Focus on the entire beetroot

Beetroot is a root vegetable that offers very good nutrition.

It is full of antioxidants, flavonoids, methionine and hyaluronic acid, and in addition, it is also fiber rich.

What about sugar? The starch in the root vegetable causes it to get up to 12g of sugar per 100 grams of food, so it may not be something to revel in for both breakfast lunch and dinner every day of the week, but it can probably act as subcomponent of a dinner once in a while – IF it doesn’t trigger you

It is said that it does a lot of good by being able to:

  • Lowering high blood pressure
  • Help the liver, bowel and skin in the detoxification process
  • Give good food to your gut bacteria
  • Help base the body

We have been growing beetroot in the garden this year and when I saw so clearly how much of the plant ends up above ground, I thought about what to do with that part instead of just throwing it away. Given sustainability, it’s a shame to let it go to the dump. Imagine my surprise when I read that the blast is a bit like Mangold and great to use in cooking.

With that knowledge, I put together a dinner focusing on using the whole beetroot and ended up making pesto off the blast and oven-gratining the beetroot with chevre cheese.

The pesto I then used, both for marinating chicken, and eating with the beets, chicken and some grilled vegetables.

That was Yummy.

Beetroot leaf Pesto: About 4-5 dl when ready

  • Blast from 5 freshly harvested beetroots
  • 200g feta cheese
  • 1/2 pot basil
  • 1-2 garlic cloves
  • Salt and pepper
  • Olive oil

Here’s how:

  1. Cut the leaves of the beetroots and gather them. Now they’re going to be blanched before we do more with them.
  2. Pour water into the bottom of a large casserole and bring it to boil
  3. At the same time, bring about 1.5 litres of water to boil in a kettle or smaller casserole.
  4. When the water boils in both pots, take the large casserole of the heat, put all the beetroot leaves in the large casserole and pour the boiling water from the smaller pot/kettle over. Set back on the heat and let boil for a maximum of one minute.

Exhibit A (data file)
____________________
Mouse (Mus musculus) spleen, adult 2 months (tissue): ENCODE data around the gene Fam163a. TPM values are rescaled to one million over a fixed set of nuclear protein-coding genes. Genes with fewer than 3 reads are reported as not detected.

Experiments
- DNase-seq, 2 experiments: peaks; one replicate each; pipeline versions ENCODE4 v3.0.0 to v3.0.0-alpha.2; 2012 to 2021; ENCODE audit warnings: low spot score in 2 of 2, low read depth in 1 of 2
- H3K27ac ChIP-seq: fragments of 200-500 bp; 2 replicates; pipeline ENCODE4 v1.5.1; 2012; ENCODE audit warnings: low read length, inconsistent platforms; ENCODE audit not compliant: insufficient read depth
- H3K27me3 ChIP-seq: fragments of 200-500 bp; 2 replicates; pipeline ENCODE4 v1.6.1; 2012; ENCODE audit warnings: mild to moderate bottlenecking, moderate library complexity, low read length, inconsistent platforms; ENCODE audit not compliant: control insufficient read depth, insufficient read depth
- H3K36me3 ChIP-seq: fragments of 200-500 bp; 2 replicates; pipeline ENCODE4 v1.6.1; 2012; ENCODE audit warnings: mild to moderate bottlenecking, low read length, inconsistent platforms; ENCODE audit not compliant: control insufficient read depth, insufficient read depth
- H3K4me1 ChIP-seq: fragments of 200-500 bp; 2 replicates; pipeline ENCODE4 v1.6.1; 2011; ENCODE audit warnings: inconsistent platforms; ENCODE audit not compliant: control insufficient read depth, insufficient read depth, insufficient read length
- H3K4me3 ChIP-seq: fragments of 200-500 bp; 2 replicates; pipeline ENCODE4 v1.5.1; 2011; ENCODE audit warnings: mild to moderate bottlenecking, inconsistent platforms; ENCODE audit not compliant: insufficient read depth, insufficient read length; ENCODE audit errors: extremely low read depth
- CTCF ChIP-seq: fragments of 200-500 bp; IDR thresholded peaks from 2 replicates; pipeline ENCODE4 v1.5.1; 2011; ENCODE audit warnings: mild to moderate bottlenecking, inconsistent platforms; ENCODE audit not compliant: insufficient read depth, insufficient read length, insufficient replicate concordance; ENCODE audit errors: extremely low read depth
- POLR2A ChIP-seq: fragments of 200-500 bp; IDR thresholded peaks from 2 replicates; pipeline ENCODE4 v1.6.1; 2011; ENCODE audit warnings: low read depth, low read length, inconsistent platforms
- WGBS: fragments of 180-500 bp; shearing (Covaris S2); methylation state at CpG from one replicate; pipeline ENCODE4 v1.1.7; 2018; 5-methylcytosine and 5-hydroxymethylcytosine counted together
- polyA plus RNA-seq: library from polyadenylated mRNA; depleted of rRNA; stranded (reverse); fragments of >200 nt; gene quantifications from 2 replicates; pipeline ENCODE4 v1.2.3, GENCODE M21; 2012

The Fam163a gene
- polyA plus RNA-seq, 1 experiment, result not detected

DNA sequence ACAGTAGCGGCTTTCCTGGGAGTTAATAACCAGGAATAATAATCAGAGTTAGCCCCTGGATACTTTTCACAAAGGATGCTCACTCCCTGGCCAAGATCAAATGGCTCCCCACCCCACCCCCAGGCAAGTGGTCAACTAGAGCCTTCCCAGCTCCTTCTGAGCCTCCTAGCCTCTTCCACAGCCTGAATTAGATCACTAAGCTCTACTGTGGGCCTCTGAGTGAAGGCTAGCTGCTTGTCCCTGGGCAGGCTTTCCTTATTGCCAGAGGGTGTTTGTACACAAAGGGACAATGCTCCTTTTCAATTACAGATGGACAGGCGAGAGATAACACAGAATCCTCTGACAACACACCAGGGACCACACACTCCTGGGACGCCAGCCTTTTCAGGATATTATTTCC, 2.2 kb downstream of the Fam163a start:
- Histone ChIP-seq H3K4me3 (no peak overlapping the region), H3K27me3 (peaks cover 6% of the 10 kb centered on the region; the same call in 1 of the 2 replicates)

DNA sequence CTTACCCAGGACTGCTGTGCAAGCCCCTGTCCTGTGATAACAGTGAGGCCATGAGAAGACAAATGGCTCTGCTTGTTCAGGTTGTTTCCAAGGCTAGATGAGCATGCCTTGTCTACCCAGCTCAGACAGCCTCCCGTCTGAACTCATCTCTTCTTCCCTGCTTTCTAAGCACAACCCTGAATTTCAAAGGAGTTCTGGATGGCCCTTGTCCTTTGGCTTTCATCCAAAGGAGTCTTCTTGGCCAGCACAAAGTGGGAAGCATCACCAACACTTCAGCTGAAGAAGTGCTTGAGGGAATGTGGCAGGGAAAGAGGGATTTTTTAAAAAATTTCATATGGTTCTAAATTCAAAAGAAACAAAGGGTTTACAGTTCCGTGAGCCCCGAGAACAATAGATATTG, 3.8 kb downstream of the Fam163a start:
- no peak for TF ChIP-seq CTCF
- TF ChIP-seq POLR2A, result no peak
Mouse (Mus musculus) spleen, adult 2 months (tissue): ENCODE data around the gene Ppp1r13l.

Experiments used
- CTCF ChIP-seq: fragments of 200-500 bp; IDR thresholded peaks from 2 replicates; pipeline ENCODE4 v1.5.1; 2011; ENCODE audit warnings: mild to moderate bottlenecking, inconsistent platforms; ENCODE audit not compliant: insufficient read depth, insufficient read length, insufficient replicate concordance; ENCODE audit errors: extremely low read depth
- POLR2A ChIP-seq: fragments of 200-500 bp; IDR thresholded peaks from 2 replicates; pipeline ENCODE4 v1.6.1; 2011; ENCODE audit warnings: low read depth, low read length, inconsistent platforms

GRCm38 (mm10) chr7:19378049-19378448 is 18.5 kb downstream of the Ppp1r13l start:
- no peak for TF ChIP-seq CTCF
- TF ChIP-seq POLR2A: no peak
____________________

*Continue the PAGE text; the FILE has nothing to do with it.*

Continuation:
5. Pour the boiling water off and rinse the leaves in cold water until cooled.
  6. Squeeze out the water. Red color leaves with the water, not to be surprised by that.
  7. Now put the squeezed leaves in a food processor and add the other dry ingredients.
  8. Mix, salt and pepper and stir in the olive oil to the desired consistency. Some prefer pesto almost runny while others want it reasonably firm. How do you want it?

The pesto can now be used straight off as an sidedish. You can keep it in the fridge for about a week.

Pestomarinated chicken

If you want to make chicken like I did that night, you simply take the pesto and rub around the chicken pieces. For this dinner i used chicken thigh file.

Leave to marinate for a while, then place on the grill.

Oven-grated beetroot

For oven-grated beetroot, take the following ingredients

  • 5 beetroots (the ones where you used the blast for the pesto)
  • 200g chevre cheese
  • Olive oil to drizzle over
  • Salt
  • Try even dry-roasted pine nuts or sunflower seeds, if that doesn’t trigger you

Here’s how:

  1. Start by rinsing the beetroot and cutting away the blast and root thread
  2. Cook for 15 – 20 minutes in lightly salted water (time depending on the size of the beets) – they should not be cooked through and are fine to use even with hard core.
  3. After boiling – Rinse under cold water, now the outer shell is easy to remove if it is a freshly harvested primer. Otherwise, you’ll have to peel with a knife.
  4. Now preheat the oven to about 200 degrees celsius hot air
  5. Divide each beetroot into 4 slices/boats and place in an ovenproof dish.
  6. Distribute the chevre cheese over
  7. Salt and olive oil
  8. Leave to gratinate in the oven for about 15 minutes
  9. Spread the dry-roasted seeds/nuts on it and serve

If you have room for vegetables on the grill, you can add that too, or you can create a tasty salad

wishing you a tasty meal (and that is not beer in the picture) – instead, it’s an olive oil directly imported from Kos last summer – this i used to drizzle over my plate ūüôā

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